Review by KillerTruffle
"Different enough from the norm..."
Graphics: 8/10 The game engine appears to be fairly powerful in that you can zoom out a good ways without slowdown, yet your movies can get in as close enough to see the eyeballs of your actors. Zooming in close, characters do look somewhat stiff and dated not exactly realistic. Still, the amount of detail available is adequate. Sets often offer quite a bit of detail, and many of them have backdrop screens where a background image can be placed to provide illusion of depth. For those who know how, these set backdrops can be changed and replaced with your own images, so it is possible to further increase the apparent locations in the game.
With all the movies coming out from various players, sharp eyes will begin to easily recognize the various sets and canned action segments. Fights in particular start to look all too similar, although I have seen instances where creative cutting and editing was able to overcome this to an extent. With this initial release, variety can begin to feel somewhat limited, leaving many players looking forward to release of expansions or tools to allow them to create their own sets. Still, the graphics are nothing to complain about.
Interface: 9/10 The interface for the game is fairly intuitive and easy to pick up. Most actions are performed by dragging the item in question to the appropriate location. When you pick something up that may have a specific use, such as a script, star, or finished movie, a band of glitter and light will stretch from your cursor to some of the most likely places you may need to place that item. This is simply a help tool though, and does not mean you are required to place it there. For example, picking up a movie roll that has finished shooting, you will see a band leading to the Release room in your production building, since this is the most likely place you will want to place your movie.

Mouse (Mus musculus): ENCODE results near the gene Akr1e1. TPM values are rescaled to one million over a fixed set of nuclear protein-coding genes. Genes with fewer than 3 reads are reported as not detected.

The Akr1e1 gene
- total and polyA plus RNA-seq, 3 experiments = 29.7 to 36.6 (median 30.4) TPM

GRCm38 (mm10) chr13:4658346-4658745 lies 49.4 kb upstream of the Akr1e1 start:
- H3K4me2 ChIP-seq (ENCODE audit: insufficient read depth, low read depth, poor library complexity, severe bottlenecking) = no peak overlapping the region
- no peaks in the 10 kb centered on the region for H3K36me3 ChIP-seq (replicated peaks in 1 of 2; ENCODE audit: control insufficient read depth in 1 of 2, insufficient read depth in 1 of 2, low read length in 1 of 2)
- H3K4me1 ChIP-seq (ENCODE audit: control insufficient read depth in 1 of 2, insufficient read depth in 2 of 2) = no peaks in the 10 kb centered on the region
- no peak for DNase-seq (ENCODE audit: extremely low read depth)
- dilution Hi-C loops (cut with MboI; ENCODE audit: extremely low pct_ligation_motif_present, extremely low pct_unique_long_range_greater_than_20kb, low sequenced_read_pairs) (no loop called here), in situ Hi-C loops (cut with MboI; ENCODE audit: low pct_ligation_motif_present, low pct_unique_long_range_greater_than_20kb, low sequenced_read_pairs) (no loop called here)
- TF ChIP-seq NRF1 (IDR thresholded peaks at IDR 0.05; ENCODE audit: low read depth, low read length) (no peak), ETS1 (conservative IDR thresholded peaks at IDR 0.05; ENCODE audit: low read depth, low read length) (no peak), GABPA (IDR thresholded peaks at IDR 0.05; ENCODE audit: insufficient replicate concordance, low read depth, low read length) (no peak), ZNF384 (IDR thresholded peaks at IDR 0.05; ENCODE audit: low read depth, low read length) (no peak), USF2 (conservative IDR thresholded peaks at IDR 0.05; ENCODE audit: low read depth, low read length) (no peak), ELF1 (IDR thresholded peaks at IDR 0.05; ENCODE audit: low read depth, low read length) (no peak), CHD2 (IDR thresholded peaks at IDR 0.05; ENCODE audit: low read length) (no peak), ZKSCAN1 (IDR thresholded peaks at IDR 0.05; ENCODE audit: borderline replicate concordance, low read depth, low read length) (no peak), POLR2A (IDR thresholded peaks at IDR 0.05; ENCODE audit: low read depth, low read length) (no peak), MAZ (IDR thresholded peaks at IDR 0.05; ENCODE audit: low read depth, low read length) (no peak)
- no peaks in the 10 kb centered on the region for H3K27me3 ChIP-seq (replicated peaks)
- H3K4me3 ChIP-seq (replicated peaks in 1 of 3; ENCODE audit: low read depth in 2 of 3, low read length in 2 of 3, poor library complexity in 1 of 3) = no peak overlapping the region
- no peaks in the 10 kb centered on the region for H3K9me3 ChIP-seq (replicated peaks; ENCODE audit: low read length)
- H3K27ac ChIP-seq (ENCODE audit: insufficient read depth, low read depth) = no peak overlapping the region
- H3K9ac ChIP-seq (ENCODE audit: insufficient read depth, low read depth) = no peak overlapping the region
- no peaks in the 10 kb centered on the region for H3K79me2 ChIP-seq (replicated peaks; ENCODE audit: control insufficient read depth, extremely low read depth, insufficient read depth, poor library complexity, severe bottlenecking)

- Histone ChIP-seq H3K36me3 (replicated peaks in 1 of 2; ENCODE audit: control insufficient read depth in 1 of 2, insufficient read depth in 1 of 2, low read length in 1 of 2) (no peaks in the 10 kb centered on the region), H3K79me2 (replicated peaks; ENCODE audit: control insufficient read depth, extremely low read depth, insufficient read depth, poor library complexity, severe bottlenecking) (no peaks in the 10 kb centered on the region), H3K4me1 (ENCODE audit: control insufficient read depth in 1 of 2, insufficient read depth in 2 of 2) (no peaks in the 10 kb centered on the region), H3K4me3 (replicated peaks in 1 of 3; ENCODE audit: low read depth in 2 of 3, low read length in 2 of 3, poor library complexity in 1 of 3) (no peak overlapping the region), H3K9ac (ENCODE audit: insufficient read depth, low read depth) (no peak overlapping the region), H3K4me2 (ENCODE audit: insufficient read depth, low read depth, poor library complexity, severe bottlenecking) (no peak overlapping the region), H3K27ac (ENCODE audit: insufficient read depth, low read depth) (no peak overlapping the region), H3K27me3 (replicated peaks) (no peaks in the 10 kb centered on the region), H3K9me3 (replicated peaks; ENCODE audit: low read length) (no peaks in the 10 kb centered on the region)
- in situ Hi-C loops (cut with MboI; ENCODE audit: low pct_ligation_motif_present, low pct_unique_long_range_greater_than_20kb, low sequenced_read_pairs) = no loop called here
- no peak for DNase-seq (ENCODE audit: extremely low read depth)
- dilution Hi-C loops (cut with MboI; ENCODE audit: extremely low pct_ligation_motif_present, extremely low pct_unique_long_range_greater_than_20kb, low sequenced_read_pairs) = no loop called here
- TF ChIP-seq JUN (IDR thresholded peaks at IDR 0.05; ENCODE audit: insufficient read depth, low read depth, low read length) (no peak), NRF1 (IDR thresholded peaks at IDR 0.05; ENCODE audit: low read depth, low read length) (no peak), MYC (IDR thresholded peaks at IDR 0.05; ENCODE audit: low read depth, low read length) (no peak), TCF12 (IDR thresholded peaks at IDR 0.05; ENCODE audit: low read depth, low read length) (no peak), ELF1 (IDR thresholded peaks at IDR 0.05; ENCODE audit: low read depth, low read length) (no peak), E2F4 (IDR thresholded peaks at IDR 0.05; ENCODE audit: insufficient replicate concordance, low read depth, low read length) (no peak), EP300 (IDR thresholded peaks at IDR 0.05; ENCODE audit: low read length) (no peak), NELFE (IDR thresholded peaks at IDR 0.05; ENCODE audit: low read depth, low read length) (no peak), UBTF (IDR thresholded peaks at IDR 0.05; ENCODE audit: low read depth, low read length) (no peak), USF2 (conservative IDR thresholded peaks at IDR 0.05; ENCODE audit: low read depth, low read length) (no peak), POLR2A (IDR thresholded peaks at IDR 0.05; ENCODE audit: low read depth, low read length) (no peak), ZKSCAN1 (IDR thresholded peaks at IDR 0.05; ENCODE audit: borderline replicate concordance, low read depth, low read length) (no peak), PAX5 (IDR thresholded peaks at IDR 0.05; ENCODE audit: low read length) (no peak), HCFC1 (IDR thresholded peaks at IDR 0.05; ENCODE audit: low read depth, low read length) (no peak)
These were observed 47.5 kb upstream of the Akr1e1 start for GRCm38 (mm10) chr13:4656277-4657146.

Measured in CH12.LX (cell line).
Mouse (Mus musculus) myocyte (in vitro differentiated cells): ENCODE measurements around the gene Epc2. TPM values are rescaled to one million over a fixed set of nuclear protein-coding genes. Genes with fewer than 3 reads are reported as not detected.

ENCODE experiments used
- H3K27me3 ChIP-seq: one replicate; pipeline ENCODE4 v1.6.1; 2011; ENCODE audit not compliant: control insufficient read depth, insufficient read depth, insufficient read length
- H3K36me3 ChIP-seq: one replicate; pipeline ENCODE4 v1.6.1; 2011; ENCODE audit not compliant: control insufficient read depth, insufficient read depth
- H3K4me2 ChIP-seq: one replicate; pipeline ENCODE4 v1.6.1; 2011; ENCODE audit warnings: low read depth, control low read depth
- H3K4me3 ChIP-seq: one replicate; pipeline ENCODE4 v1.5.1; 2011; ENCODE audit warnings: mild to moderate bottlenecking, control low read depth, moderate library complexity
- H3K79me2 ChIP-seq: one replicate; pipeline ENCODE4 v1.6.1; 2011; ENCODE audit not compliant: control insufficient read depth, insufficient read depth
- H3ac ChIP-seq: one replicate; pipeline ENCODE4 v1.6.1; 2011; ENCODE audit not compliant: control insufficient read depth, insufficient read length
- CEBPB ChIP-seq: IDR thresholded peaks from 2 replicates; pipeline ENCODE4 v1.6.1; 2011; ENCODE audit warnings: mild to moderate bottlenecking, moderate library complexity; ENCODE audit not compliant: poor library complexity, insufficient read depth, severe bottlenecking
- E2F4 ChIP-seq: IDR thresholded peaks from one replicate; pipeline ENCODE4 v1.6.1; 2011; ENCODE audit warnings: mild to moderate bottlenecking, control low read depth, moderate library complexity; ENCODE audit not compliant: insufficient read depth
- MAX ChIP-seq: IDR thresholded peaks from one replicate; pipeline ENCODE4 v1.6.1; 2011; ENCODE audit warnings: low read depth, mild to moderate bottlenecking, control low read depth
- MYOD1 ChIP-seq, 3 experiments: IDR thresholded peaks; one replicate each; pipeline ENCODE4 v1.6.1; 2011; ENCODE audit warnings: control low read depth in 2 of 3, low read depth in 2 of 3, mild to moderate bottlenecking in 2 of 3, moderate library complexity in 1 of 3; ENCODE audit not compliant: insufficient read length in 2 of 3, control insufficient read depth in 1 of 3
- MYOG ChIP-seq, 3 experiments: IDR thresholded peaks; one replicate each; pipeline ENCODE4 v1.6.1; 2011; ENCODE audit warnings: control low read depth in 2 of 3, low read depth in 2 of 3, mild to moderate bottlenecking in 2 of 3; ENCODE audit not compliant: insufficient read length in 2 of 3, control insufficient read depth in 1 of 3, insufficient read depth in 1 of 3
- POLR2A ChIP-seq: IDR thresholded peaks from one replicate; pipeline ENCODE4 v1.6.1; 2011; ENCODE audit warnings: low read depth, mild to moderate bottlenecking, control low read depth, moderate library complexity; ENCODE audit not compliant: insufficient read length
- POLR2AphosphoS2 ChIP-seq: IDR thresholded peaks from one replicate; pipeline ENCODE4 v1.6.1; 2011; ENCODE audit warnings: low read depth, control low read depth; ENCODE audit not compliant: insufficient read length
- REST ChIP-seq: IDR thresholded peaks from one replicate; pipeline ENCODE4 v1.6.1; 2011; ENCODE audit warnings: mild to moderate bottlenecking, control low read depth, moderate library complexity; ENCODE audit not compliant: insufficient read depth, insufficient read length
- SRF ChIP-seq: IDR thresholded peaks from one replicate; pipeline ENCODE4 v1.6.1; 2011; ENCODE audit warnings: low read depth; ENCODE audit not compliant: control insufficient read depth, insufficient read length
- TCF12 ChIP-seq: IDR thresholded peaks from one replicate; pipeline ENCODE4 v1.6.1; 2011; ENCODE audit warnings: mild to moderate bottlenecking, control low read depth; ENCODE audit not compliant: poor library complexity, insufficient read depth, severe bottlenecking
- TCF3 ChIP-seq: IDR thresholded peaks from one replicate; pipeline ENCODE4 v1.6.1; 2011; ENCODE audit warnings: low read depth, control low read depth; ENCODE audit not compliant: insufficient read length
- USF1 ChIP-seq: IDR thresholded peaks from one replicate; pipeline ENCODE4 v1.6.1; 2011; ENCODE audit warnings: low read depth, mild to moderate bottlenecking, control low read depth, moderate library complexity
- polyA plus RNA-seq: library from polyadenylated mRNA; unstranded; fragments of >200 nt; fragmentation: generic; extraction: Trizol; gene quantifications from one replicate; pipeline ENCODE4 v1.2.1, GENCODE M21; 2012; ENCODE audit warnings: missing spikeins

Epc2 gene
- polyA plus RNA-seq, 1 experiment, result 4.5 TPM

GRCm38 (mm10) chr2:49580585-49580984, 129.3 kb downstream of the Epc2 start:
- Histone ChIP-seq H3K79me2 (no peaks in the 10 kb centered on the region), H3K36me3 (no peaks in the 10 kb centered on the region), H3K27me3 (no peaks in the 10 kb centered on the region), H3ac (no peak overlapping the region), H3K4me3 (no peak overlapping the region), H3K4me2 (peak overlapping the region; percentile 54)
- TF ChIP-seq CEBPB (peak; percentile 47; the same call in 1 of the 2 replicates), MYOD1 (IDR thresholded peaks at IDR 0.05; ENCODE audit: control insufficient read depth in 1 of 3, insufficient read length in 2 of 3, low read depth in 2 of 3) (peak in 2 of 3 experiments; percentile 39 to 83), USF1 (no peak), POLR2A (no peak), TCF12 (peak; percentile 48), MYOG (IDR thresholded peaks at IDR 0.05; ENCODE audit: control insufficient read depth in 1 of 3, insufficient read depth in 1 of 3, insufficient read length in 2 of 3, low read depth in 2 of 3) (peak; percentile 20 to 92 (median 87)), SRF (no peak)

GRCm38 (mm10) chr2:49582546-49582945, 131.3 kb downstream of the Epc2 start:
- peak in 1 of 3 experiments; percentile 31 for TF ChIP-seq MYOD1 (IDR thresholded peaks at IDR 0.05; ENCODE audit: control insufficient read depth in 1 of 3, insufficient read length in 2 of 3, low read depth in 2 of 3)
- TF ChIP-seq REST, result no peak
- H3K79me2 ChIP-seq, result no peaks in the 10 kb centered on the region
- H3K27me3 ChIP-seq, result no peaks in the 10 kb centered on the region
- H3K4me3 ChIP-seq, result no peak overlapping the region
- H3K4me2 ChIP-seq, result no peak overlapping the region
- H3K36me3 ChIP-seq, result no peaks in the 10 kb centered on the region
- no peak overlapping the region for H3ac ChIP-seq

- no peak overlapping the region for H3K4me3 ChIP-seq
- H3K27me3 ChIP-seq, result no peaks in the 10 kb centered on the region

Relevant information is also intuitively displayed. Critical information on an item will be displayed instantly. Hovering the mouse over that item for a second will display expanded menus with the most immediately relevant information to that item at the time. Continuing to hover the mouse over that item will display further layers of information in decreasing relevance, until all information available is displayed. Right-clicking on an item will immediately expand all information.
The method used to build your own custom movies is quite intuitive once you've learned the system, and is easily accessible to even those with absolutely zero moviemaking or animation experience.
Sound: 7/10 I must say I wasn't entirely impressed with the limited variety and quality of the special effects sounds for your movies. I would have hoped for more, and some of the sounds just aren't very good. There are also some abnormalities you can notice, such as the fact that footsteps typically sound the same regardless of the surface the actor is walking on. The simmish mumbling of the characters can also become rapidly repetitive if you don't opt to use your own dialogue.
Speaking of dialogue, however, this opens up a great feature of the game. Putting your scenes together in the order you want to tell your story can go a long way, but the movies that really shine include custom recorded dialogue. You, the player, can record voices or have friends and family help for your characters. The dialogue you create can go a great distance in giving the story a more specific definition and making it much more intriguing. What's more, when you record your own dialogue, once you assign that clip to an on-screen character, that character will then lip-sync to your dialogue, and the lip-sync capabilities of the game are quite remarkable.
During the tycoon portion of the game which initially will take up a large amount of your gameplay time the sound is definitely respectable. Silent moments are minimized by a sort of radio show that constantly plays, with various dry comments made by the announcer, some music, etc. For some reason, I just get the impression the tycoon sound elements seem a bit more polished than the movie sound elements.